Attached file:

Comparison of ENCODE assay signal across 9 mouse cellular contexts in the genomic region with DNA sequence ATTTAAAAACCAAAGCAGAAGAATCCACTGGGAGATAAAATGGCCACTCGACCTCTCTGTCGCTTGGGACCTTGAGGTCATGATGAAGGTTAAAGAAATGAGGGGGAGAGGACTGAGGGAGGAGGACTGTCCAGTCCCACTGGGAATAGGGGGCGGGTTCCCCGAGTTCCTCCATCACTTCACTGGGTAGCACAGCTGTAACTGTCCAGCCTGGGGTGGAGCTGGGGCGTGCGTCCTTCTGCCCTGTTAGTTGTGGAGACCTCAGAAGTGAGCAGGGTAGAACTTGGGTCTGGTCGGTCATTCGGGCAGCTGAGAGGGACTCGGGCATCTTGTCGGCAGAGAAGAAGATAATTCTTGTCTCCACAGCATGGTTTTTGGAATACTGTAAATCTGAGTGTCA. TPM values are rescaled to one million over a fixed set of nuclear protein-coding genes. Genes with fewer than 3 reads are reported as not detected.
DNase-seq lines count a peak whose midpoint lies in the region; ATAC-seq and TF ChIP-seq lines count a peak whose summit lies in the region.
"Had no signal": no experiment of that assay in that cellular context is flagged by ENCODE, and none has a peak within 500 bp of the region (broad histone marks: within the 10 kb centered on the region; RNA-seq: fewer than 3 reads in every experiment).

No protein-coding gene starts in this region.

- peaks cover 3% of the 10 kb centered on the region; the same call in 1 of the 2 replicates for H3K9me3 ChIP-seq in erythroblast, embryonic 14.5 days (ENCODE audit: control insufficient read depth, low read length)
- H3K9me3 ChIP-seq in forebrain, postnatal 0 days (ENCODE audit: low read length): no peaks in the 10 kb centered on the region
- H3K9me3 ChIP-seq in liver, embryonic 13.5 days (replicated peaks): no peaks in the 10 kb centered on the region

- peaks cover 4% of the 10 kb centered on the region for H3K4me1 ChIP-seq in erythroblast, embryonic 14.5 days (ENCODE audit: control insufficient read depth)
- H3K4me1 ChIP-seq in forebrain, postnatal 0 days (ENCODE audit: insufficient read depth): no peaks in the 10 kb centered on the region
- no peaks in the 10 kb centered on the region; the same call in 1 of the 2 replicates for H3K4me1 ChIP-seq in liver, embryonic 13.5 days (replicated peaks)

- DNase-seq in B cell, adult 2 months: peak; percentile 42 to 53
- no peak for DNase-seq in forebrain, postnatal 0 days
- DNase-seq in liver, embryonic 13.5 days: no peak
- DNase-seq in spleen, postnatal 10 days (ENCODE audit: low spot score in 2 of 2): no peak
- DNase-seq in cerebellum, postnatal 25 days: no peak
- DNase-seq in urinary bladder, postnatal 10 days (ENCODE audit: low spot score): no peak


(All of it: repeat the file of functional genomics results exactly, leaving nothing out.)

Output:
Comparison of ENCODE assay signal across 9 mouse cellular contexts in the genomic region with DNA sequence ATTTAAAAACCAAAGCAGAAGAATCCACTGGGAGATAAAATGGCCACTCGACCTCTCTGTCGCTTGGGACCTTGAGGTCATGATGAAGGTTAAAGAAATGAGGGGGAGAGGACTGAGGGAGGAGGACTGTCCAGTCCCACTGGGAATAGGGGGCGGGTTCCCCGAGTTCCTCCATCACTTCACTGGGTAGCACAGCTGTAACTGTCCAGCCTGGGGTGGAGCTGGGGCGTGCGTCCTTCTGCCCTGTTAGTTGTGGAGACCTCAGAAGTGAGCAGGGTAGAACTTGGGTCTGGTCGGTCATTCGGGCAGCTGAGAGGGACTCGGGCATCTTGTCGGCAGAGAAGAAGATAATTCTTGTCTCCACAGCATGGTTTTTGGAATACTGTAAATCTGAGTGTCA. TPM values are rescaled to one million over a fixed set of nuclear protein-coding genes. Genes with fewer than 3 reads are reported as not detected.
DNase-seq lines count a peak whose midpoint lies in the region; ATAC-seq and TF ChIP-seq lines count a peak whose summit lies in the region.
"Had no signal": no experiment of that assay in that cellular context is flagged by ENCODE, and none has a peak within 500 bp of the region (broad histone marks: within the 10 kb centered on the region; RNA-seq: fewer than 3 reads in every experiment).

No protein-coding gene starts in this region.

- peaks cover 3% of the 10 kb centered on the region; the same call in 1 of the 2 replicates for H3K9me3 ChIP-seq in erythroblast, embryonic 14.5 days (ENCODE audit: control insufficient read depth, low read length)
- H3K9me3 ChIP-seq in forebrain, postnatal 0 days (ENCODE audit: low read length): no peaks in the 10 kb centered on the region
- H3K9me3 ChIP-seq in liver, embryonic 13.5 days (replicated peaks): no peaks in the 10 kb centered on the region

- peaks cover 4% of the 10 kb centered on the region for H3K4me1 ChIP-seq in erythroblast, embryonic 14.5 days (ENCODE audit: control insufficient read depth)
- H3K4me1 ChIP-seq in forebrain, postnatal 0 days (ENCODE audit: insufficient read depth): no peaks in the 10 kb centered on the region
- no peaks in the 10 kb centered on the region; the same call in 1 of the 2 replicates for H3K4me1 ChIP-seq in liver, embryonic 13.5 days (replicated peaks)

- DNase-seq in B cell, adult 2 months: peak; percentile 42 to 53
- no peak for DNase-seq in forebrain, postnatal 0 days
- DNase-seq in liver, embryonic 13.5 days: no peak
- DNase-seq in spleen, postnatal 10 days (ENCODE audit: low spot score in 2 of 2): no peak
- DNase-seq in cerebellum, postnatal 25 days: no peak
- DNase-seq in urinary bladder, postnatal 10 days (ENCODE audit: low spot score): no peak